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Saturday, 03 June 2017 12:20

Chinese model to convert solid waste into energy

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03/06/2017

The civic authorities are considering a proposal to replicate a Chinese model to convert solid waste into energy in Gurgaon even as green activists have warned against any such venture, claiming it will do more harm than good to the environment.

Apparently wiser from a recent trip to China, MCG officials are planning to hand over the Bandhwari waste treatment plant to a Chinese company, which has set up a number of 'waste-to-energy' plants in the neighbouring country.

As per a preliminary report prepared by the civic officials, the proposed waste-to-energy plant will cost over Rs 400 crore and will be built on a public-private-partnership model. If successfully set up, the plant will produce refuse-derived fuel (RDF) from waste that can power a boiler to generate electricity.

The Bandhwari plant receives over 1,100 tonne of waste from Gurgaon and Faridabad every day, which can be used to generate up to nine megawatt, which, as per experts, is enough to provide electricity to as many as five residential colonies.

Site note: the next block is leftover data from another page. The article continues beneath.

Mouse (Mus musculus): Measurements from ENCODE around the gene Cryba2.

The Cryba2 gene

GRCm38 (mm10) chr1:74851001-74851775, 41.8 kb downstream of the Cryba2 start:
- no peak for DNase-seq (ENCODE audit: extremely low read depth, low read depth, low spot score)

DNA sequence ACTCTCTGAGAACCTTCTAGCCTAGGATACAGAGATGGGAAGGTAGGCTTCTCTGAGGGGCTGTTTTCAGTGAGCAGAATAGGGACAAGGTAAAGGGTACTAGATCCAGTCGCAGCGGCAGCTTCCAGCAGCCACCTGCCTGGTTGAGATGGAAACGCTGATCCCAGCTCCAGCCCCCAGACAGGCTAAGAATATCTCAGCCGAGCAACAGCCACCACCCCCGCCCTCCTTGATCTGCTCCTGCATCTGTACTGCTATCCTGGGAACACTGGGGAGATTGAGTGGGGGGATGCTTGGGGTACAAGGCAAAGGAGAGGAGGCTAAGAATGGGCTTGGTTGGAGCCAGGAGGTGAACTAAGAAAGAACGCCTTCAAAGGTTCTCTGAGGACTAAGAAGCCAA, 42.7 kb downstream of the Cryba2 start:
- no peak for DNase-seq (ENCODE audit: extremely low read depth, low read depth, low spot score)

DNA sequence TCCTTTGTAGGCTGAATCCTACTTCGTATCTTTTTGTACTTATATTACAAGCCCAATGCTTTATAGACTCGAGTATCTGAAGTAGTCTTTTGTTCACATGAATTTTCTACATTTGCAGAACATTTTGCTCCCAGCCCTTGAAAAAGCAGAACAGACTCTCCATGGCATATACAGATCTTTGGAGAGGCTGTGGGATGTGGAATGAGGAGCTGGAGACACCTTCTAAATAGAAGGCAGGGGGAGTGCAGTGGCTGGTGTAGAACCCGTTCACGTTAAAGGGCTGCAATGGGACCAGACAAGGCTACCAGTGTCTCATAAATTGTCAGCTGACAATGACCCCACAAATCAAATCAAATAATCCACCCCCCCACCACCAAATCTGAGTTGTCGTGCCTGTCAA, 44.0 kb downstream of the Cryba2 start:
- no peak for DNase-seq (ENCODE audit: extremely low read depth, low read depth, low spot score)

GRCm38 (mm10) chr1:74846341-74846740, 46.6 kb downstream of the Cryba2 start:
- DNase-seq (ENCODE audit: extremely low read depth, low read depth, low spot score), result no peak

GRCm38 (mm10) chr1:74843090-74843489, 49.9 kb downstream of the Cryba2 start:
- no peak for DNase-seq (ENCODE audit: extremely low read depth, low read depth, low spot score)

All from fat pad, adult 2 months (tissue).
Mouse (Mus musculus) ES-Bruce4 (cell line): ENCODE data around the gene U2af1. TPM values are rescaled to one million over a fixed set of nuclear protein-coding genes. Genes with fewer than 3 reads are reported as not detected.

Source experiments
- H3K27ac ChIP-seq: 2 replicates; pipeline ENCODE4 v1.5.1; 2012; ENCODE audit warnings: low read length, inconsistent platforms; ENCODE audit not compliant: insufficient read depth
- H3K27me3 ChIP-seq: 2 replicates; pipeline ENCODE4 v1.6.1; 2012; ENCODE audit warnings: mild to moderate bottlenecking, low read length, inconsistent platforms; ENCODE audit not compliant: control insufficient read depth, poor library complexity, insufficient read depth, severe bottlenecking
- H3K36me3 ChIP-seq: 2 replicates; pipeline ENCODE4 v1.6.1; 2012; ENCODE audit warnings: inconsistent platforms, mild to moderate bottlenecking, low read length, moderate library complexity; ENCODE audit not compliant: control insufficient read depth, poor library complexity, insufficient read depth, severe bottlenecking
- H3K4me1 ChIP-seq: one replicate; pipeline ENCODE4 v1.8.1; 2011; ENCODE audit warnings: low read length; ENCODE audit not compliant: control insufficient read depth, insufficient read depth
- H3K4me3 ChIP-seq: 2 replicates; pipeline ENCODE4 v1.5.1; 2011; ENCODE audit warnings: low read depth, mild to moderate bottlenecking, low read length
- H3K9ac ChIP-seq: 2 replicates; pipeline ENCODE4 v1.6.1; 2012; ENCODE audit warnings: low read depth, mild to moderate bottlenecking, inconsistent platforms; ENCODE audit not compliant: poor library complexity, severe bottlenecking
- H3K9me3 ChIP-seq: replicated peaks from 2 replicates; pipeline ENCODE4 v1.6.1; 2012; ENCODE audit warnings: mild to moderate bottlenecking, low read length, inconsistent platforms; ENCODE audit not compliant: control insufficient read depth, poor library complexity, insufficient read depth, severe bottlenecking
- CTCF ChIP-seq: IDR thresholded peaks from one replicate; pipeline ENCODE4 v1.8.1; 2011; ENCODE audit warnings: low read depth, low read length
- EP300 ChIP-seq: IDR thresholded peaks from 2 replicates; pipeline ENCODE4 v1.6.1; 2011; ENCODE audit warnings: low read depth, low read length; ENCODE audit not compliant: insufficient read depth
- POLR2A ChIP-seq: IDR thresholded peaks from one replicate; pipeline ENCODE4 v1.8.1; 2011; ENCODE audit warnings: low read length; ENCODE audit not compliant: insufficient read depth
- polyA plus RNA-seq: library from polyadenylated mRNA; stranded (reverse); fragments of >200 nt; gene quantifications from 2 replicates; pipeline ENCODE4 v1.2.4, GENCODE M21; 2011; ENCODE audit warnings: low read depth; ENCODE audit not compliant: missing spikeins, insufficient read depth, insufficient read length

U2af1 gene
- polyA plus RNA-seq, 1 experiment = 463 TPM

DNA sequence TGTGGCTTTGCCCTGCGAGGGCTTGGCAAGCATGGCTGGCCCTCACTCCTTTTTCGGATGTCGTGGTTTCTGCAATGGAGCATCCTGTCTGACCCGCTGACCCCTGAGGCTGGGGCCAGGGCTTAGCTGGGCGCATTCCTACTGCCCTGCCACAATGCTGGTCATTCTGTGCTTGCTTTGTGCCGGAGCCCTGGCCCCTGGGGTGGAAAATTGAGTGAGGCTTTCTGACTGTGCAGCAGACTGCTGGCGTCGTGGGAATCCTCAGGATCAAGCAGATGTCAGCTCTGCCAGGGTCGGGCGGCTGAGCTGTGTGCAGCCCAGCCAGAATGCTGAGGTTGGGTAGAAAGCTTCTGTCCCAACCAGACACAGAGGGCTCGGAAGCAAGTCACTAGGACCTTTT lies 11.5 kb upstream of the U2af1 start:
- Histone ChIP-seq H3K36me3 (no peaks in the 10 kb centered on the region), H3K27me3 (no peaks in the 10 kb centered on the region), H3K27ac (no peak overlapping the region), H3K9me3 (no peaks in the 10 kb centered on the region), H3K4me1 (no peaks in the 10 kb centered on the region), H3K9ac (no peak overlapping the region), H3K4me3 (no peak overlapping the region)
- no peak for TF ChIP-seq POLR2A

An MCG official, who was part of the five-member team that went on the trip and visited three waste-to-energy plants set up by a particular firm in different parts of China, said the 'study tour' was an eye-opener. Officials of the Faridabad municipal corporation were also part of the team.

"They successfully converted waste into energy. We can also replicate the model in Gurgaon. If everything goes well, we may hand over the Bandhwari waste treatment plant to a Chinese firm. However, nothing has been finalised yet," said the official.

Spread over 32 acres, the Bandhwari plant has become a landfill over the past three-four years after it turned defunct following a fire in 2013.

Vivek Kamboj, an environmentalist, termed it an eye-wash. "The most important concern is that Bandhwari is located in environmentally sensitive Aravalis. So the proposed 'waste-to-energy' plant has to be developed somewhere else. Also, under this concept, waste is burnt to produce electricity, which will lead to air pollution. The Chinese model has not been successful anywhere," said Kamboj, who filed a case in the NGT alleging that leachate coming out of the defunct plant is polluting groundwater in the area.

Additional Info

  • News Section: Bio Energy News
  • Month: June
  • Year: 2017
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